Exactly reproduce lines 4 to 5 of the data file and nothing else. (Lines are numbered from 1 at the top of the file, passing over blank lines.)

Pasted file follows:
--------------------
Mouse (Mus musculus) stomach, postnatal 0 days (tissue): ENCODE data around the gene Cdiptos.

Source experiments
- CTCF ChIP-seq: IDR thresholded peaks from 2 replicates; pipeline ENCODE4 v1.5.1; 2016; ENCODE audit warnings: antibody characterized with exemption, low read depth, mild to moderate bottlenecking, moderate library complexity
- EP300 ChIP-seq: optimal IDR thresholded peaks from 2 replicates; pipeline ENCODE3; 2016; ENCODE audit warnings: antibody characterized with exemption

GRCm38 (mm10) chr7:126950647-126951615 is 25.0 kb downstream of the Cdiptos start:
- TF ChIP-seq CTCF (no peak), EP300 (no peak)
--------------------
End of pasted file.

- EP300 ChIP-seq: optimal IDR thresholded peaks from 2 replicates; pipeline ENCODE3; 2016; ENCODE audit warnings: antibody characterized with exemption

GRCm38 (mm10) chr7:126950647-126951615 is 25.0 kb downstream of the Cdiptos start: